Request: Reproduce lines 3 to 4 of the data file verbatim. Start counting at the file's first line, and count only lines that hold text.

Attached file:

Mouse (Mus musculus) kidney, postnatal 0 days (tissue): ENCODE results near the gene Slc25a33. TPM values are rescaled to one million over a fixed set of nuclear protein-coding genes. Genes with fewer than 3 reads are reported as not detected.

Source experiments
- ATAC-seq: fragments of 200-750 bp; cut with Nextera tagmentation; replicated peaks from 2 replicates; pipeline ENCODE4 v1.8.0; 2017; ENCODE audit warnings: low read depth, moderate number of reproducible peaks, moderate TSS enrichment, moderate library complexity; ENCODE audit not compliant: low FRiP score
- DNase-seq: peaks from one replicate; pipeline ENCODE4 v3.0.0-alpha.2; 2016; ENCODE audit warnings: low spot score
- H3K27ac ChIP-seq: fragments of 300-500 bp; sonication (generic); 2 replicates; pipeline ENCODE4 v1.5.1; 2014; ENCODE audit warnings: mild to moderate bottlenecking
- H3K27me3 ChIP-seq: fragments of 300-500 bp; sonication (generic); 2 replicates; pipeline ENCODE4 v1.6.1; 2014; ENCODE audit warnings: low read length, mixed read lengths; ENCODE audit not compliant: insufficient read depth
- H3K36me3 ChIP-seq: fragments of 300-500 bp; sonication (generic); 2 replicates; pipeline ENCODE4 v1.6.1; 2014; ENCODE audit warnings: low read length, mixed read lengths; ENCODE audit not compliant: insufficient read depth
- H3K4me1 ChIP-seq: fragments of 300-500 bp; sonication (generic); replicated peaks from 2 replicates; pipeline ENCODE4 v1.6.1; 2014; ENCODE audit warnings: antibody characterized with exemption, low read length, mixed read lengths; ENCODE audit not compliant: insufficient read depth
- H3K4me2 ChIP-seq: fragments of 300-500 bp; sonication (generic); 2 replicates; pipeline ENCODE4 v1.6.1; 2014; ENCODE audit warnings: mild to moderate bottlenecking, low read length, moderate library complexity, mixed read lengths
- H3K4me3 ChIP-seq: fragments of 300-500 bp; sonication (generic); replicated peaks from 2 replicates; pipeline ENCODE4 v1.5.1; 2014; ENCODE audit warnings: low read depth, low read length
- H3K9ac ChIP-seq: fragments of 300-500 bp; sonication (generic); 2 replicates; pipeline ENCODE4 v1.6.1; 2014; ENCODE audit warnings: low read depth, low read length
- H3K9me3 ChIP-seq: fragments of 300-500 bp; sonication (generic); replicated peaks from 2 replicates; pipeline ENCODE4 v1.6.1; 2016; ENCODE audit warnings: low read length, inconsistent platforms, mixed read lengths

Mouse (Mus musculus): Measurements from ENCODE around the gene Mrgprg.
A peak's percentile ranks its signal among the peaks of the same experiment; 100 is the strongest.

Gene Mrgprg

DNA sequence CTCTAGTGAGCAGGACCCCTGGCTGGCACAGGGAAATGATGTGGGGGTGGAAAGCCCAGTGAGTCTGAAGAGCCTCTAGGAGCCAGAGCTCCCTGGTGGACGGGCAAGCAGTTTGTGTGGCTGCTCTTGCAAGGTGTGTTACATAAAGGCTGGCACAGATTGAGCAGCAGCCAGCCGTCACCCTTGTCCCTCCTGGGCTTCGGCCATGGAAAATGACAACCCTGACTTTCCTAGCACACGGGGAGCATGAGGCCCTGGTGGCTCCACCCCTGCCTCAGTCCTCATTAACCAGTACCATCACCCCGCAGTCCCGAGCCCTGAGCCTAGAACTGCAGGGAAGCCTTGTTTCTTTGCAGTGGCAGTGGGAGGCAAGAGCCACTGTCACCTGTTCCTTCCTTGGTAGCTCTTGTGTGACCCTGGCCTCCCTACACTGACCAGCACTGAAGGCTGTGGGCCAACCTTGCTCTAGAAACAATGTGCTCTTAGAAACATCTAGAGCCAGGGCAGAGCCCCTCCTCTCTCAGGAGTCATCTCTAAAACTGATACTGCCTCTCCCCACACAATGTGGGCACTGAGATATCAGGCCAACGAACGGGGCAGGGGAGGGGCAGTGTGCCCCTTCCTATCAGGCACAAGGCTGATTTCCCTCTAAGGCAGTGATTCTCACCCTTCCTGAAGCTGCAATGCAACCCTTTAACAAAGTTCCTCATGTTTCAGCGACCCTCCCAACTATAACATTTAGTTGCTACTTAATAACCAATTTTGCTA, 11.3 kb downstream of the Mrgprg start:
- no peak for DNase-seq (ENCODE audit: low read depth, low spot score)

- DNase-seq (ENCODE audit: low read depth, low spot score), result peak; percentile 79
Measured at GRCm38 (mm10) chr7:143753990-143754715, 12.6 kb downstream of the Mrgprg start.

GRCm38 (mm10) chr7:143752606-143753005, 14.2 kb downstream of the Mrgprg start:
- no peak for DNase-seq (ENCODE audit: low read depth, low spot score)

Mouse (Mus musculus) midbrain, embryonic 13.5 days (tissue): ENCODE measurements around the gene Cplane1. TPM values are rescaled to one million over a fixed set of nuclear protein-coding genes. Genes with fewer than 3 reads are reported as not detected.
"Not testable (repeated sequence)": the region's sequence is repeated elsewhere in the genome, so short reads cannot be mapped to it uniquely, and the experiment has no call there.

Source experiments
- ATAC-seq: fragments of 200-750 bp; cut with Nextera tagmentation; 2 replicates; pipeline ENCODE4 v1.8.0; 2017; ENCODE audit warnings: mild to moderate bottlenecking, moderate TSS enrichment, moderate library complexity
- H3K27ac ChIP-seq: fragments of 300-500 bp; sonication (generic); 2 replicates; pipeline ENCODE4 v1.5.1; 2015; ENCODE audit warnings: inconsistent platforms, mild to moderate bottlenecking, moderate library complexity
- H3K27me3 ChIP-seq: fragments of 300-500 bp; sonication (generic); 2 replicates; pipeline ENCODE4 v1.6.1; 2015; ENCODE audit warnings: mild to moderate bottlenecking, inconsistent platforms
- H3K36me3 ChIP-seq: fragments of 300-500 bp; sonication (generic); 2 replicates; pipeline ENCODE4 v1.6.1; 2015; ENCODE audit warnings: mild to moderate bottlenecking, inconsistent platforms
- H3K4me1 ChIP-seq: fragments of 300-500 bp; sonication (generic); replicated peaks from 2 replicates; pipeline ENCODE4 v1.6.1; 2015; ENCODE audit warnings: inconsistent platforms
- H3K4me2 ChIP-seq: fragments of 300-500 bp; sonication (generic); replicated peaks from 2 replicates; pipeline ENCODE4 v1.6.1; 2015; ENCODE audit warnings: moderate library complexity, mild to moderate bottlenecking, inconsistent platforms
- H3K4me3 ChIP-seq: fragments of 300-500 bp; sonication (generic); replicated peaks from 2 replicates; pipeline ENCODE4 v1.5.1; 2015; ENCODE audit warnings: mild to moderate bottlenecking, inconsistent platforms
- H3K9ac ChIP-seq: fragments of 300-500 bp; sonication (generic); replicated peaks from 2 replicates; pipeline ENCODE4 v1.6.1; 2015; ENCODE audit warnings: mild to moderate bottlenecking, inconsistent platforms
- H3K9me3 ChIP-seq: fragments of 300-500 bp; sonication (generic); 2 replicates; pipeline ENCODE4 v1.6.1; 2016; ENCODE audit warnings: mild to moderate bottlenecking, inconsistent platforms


- ATAC-seq: fragments of 200-750 bp; cut with Nextera tagmentation; replicated peaks from 2 replicates; pipeline ENCODE4 v1.8.0; 2017; ENCODE audit warnings: low read depth, moderate number of reproducible peaks, moderate TSS enrichment, moderate library complexity; ENCODE audit not compliant: low FRiP score
- DNase-seq: peaks from one replicate; pipeline ENCODE4 v3.0.0-alpha.2; 2016; ENCODE audit warnings: low spot score